Sunday, 5 August 2012

Review: Vampires Everywhere! - Hellbound and Heartless

In a state of extreme boredom this week, I found myself reading an interview with the internet's sweethearts Black Veil Brides, in an attempt to see if Andy Biersack is sounding any less arrogant and like the leader of a weird cult these days. Failing that, one of the statements I couldn't help but note was a claim that since his band's rise to popularity, there has been a crop of bands that have come out with a similar sound, musical beliefs and appearance. And I think this is proved best by the band I examine right now, Vampires Everywhere!

If those of you are more on par with their film knowledge you may be aware of the studio known as The Asylum, that create poorly made films like Transmorphers and Pirates on a Dead Mans Chest whenever major blockbusters come out to cash in on those film's successes. Vampires Everywhere! is basically like The Asylum producing a band to cash in on the success of the Black Veil Brides and on their second album Hellbound and Heartless, the results are similar.

Now I know what you may be thinking if you happen to have read this blog more than once, which is rare. You may be wondering if maybe there was a post in which I wrote a list of lesser-known bands you should check out in which I featured Vampires Everywhere! Yes, there was. I'll admit. And now I'll admit, we all make mistakes. Having now experienced a full album, the innocence I had in regards the band has taken a major downfall.

 Can you really blame me? Hellbound and Heartless is simply a lackluster collection of bland pop-metal tunes where any chance of a solid original song is ruined by the horrendous production that turns the collection of charged up guitar works and swirling synthesizer backdrops into a clump of incomprehensible gargling, and not even in the pleasant My Bloody Valentine way. There's no moments in which these moments stand out, save for the odd hook which at best sounds like Murderdolls on a bad day.

The most amusing part of the album is the extent to which you can take so many songs of the album and mark out precisely which Marilyn Manson songs they're trying to rip off. Star of 666 sounds like an awkward mixture between Mechanical Animal's title track and Vodevil, Kiss of Death directly steals from The Beautiful People, Plastic is Posthuman and Unholy Eyes is Tourniquet. To top it off, the chorus of Beauty Queen among it's paper thin pop verses sounds like a battering of mOBSCENE. It is a disgrace to Manson fans worldwide.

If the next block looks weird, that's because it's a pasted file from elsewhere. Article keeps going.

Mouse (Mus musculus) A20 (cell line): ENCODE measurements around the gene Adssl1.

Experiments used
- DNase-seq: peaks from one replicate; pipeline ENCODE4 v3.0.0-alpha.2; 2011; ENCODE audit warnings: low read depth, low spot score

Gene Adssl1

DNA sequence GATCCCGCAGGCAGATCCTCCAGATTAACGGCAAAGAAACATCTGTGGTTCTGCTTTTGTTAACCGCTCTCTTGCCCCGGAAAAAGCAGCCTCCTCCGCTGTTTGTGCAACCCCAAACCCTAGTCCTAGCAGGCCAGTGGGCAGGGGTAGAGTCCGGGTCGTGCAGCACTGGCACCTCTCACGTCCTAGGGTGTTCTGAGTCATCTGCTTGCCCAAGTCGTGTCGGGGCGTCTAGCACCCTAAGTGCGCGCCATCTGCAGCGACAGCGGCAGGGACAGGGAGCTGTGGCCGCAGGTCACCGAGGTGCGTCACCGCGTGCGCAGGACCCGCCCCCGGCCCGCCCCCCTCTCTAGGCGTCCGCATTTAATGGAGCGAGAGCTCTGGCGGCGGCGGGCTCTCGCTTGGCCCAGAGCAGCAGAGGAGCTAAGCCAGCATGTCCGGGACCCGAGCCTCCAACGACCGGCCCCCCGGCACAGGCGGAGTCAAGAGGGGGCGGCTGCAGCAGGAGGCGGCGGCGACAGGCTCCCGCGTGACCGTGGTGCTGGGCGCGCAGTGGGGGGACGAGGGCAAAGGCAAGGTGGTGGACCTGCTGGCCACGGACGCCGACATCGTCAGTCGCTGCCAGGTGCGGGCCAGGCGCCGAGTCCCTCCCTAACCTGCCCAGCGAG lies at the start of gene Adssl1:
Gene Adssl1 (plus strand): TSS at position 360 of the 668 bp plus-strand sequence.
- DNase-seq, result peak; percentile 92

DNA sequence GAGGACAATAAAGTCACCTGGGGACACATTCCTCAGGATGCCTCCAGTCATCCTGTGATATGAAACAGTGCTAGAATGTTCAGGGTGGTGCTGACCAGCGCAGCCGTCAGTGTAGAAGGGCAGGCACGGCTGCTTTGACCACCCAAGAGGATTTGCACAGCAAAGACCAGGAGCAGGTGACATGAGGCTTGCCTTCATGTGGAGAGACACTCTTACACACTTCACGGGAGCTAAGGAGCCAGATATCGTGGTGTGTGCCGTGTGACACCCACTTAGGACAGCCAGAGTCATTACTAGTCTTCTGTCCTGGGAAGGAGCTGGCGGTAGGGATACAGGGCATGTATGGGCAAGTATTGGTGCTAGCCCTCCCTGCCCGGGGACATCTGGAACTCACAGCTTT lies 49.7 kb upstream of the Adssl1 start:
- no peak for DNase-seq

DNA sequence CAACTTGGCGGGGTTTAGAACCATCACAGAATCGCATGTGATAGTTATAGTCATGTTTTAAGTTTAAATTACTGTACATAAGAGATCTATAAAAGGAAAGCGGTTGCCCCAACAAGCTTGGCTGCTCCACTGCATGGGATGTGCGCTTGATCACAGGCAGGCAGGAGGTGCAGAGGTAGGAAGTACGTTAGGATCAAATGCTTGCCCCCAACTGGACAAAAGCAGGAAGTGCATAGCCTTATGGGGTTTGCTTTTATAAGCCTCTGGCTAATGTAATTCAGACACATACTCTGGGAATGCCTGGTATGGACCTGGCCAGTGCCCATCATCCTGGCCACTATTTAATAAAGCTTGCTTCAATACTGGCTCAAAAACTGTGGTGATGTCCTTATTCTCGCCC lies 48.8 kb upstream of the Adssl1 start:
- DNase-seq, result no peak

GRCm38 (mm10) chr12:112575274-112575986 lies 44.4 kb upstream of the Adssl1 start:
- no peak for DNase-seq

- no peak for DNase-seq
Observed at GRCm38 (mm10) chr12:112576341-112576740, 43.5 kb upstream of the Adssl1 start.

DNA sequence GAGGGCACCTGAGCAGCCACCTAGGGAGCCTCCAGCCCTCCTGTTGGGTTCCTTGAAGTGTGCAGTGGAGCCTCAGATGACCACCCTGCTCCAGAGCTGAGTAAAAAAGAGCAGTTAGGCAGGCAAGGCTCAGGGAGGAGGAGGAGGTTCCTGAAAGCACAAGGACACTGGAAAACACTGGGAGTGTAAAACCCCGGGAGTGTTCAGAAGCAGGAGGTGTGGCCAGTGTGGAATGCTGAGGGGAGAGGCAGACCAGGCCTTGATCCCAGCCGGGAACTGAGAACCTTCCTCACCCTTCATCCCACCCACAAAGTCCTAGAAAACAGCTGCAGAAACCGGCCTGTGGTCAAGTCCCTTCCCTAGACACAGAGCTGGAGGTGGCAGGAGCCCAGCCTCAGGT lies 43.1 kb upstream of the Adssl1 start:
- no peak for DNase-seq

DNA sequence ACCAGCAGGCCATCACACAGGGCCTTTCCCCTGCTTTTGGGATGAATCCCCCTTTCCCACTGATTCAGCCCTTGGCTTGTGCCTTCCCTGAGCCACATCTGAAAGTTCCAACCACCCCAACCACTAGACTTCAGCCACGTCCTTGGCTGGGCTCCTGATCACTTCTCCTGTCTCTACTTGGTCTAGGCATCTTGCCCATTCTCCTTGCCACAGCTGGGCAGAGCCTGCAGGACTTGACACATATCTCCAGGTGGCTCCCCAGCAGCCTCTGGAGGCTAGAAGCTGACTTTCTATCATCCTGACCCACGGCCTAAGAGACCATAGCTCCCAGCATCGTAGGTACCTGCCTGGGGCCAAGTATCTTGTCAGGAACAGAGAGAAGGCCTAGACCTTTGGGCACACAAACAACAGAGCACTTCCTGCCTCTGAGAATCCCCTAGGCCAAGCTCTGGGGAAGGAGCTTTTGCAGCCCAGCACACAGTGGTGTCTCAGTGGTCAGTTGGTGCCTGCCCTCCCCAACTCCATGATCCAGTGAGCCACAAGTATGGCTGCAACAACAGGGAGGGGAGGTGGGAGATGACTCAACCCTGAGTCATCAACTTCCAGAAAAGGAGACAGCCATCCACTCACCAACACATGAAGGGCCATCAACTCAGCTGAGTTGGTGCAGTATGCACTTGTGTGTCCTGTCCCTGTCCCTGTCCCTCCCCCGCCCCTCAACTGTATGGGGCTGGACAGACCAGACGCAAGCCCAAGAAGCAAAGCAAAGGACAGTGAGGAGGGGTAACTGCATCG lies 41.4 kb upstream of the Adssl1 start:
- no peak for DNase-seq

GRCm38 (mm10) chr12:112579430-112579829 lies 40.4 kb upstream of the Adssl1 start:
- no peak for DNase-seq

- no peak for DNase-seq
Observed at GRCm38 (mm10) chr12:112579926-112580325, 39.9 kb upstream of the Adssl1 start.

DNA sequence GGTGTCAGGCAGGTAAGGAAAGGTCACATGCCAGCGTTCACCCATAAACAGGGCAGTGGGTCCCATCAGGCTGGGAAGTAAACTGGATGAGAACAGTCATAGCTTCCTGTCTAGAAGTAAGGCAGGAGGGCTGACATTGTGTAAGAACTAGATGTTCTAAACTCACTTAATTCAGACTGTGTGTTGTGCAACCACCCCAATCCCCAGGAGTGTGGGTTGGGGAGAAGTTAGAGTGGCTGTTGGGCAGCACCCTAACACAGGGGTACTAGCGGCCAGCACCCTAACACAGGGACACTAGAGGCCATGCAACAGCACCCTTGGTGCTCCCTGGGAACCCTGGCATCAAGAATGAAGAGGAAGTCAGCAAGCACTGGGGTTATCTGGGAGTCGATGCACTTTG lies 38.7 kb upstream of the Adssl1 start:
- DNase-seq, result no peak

With these dire shock rock (they demand that genre) tunes marked out to create an album that is built of total devastation, it's fitting that their icing on the cake should be something as infuriating as a fake-sounding gothic cover of Nirvana's Rape Me. With frontman Micheal Vampire trying to sound all tortured and in pain through rasping screams, the sense of suffering he tries to create is horribly forced. I would go as far as to say that this cover is a greater tarnish towards Nirvana's legacy than both Miley Cyrus and Take That's cover of Smells Like Teen Spirit combined. At least they weren't trying to sound genuinely tortured.

 I've heard people in the past talk about bands that like to overindulge in make up and put on a apparent dark demeanor having no place in a world of rock music where the Foo Fighters are the most celebrated band in the business. Normally, this is a point of criticism delivered towards the likes of Marilyn Manson  the Black Veil Brides, but I would say that having been totally impressed by what they have on offer musically, there's more than meets the eye to them and they definitely have their place in the realms of rock music. It's when they go on to inspire bands that only want to be recognised for their appearance to lure kids trying to be all dark and "emo" that their recognition becomes a problem, because if they're going to give cause for the rise of bands like Vampires Everywhere! then we're going to have a problem on our hands because the more bands we get that put more focus on their make up than music, the more that we're going to come to the stage in which the sound of mainstream rock with a metallic edge is going to be filled with the kind of terror that makes nu metal look truly respectable. Andy Biersack is right when he says that there's been an uprising of bands that have jumped on the success of the Black Veil Brides. And we don't need anymore. 

Vampires Everywhere!'s Hellbound and Heartless is out now via Hopeless.

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